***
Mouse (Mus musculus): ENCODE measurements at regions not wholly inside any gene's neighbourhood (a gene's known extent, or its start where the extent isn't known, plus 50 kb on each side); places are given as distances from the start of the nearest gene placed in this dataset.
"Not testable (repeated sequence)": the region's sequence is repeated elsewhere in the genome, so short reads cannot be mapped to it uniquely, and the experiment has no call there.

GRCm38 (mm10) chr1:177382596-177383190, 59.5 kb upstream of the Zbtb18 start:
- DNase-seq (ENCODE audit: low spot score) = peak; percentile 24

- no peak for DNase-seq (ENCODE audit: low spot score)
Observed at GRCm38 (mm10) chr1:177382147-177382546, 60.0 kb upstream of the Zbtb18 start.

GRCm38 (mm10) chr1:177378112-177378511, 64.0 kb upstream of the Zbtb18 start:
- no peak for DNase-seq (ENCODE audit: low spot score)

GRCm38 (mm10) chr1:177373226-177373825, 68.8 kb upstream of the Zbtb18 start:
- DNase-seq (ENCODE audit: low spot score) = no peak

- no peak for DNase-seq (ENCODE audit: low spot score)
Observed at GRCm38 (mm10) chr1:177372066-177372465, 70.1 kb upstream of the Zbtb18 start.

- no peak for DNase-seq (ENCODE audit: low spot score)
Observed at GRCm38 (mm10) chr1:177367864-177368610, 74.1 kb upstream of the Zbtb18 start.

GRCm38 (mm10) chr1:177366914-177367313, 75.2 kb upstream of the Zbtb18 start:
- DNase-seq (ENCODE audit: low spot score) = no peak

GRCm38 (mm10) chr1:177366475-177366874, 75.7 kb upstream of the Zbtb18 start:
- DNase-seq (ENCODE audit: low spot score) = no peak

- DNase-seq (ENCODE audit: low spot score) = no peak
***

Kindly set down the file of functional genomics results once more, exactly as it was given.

Mouse (Mus musculus): ENCODE measurements at regions not wholly inside any gene's neighbourhood (a gene's known extent, or its start where the extent isn't known, plus 50 kb on each side); places are given as distances from the start of the nearest gene placed in this dataset.
"Not testable (repeated sequence)": the region's sequence is repeated elsewhere in the genome, so short reads cannot be mapped to it uniquely, and the experiment has no call there.

GRCm38 (mm10) chr1:177382596-177383190, 59.5 kb upstream of the Zbtb18 start:
- DNase-seq (ENCODE audit: low spot score) = peak; percentile 24

- no peak for DNase-seq (ENCODE audit: low spot score)
Observed at GRCm38 (mm10) chr1:177382147-177382546, 60.0 kb upstream of the Zbtb18 start.

GRCm38 (mm10) chr1:177378112-177378511, 64.0 kb upstream of the Zbtb18 start:
- no peak for DNase-seq (ENCODE audit: low spot score)

GRCm38 (mm10) chr1:177373226-177373825, 68.8 kb upstream of the Zbtb18 start:
- DNase-seq (ENCODE audit: low spot score) = no peak

- no peak for DNase-seq (ENCODE audit: low spot score)
Observed at GRCm38 (mm10) chr1:177372066-177372465, 70.1 kb upstream of the Zbtb18 start.

- no peak for DNase-seq (ENCODE audit: low spot score)
Observed at GRCm38 (mm10) chr1:177367864-177368610, 74.1 kb upstream of the Zbtb18 start.

GRCm38 (mm10) chr1:177366914-177367313, 75.2 kb upstream of the Zbtb18 start:
- DNase-seq (ENCODE audit: low spot score) = no peak

GRCm38 (mm10) chr1:177366475-177366874, 75.7 kb upstream of the Zbtb18 start:
- DNase-seq (ENCODE audit: low spot score) = no peak

- DNase-seq (ENCODE audit: low spot score) = no peak